It also focuses you on the task at hand, which is to directly solve the problem. By focusing on the shortest path between point A and point B, the result should be small, lean, and direct.
However, in several projects I've worked on there comes a point where certain aspects of a codebase not directly related to its functionality begin to demand attention. These issues can be ignored up until the point at which inaction damages the codebase as a whole. I find these things are common across projects, and so they could be classed as "You're Gonna Need It". The examples that immediately come to mind in Java projects are:
- A logging setup, i.e. configuration of log files for errors and debug info.
- Likewise, a sprinkling of informative logging statements, without which it becomes difficult to tell what went wrong outside of a debugger.
- An exception hierarchy. You can throw new RuntimeException for a while, but eventually it becomes unmanageable and you need to distinguish in catch() clauses between errors inside and outside of your own codebase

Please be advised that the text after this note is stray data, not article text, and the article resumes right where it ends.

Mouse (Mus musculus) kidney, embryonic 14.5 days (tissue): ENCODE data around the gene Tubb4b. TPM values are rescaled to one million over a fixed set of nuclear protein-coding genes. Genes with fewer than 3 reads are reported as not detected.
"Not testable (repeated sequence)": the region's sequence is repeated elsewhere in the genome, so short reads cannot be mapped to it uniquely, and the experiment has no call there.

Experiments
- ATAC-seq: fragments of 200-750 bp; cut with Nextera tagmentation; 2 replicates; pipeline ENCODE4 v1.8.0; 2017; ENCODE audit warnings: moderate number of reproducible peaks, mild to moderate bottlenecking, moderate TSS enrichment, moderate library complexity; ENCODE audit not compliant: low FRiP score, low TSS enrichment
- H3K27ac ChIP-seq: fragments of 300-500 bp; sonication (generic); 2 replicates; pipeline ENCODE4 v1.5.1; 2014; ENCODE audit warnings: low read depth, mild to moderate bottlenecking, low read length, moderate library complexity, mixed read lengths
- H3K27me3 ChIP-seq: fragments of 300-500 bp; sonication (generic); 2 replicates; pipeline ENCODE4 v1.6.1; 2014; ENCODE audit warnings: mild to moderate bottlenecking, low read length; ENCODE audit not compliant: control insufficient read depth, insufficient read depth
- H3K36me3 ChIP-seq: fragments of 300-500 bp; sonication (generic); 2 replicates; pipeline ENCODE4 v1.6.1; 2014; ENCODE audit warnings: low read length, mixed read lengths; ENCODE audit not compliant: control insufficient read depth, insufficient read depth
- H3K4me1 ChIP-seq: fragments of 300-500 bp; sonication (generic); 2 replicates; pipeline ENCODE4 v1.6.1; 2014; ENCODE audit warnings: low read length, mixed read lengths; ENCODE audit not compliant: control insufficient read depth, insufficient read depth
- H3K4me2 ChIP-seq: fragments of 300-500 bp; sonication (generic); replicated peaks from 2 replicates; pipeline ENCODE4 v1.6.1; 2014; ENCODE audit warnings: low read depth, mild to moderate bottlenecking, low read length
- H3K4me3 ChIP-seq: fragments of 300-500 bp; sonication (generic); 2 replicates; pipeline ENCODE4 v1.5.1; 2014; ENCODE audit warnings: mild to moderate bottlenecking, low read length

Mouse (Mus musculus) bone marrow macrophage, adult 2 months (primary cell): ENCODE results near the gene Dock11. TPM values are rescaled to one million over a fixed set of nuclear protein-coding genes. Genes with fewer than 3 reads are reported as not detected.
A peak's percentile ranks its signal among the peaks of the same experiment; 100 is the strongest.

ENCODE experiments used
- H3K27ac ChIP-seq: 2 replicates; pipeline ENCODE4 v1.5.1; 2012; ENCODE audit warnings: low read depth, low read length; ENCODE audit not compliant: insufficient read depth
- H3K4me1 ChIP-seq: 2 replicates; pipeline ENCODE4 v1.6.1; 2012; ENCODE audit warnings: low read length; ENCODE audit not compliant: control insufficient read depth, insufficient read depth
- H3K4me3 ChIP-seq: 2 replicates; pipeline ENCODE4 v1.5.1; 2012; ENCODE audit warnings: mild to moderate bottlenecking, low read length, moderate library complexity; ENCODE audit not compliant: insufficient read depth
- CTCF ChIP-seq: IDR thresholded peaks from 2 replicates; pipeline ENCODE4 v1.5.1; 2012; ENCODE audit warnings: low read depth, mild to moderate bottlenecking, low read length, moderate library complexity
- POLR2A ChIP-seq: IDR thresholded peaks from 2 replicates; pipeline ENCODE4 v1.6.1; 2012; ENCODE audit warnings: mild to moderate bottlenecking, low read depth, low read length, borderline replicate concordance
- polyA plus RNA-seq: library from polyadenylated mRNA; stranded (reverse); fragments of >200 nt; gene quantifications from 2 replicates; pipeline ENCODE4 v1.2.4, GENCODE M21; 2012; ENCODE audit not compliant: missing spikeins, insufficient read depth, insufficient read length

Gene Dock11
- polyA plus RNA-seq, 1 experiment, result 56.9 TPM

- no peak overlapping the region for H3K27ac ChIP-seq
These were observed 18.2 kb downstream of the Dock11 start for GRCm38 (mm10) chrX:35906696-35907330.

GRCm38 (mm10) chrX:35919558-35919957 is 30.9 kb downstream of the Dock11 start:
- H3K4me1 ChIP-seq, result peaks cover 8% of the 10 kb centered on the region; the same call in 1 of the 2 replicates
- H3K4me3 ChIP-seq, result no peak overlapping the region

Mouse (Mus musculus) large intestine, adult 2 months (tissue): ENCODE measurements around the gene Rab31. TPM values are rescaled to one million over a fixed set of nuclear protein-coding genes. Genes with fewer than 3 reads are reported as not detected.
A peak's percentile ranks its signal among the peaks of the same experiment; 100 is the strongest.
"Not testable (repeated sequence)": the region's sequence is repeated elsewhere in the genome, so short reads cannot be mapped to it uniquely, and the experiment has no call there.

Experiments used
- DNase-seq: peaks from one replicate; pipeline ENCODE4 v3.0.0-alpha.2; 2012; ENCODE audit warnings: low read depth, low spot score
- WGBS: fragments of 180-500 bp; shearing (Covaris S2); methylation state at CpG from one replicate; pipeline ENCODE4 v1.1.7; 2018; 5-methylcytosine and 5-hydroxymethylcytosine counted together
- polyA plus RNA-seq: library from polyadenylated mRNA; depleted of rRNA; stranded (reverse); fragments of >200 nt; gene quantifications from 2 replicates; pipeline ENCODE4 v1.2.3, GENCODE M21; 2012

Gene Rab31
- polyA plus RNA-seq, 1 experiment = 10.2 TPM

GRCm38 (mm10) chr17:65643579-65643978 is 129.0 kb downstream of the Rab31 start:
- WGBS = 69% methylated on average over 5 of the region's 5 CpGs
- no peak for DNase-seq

- Interfaces, for the classic reason of hiding the implementation, but also because it enables Proxy-based AOP which is useful for a bunch of stuff 'YAGN' but may one day be 'YGNI', such as benchmarking and security interceptors.
- A base test case / test harness that lets you pull in different parts of the application and test them individually.
This stuff is all boring but necessary. When living without them starts to affect efficiency and quality, that is the point at which to stop working on functionality, get this stuff right, and then go back to working on the important things.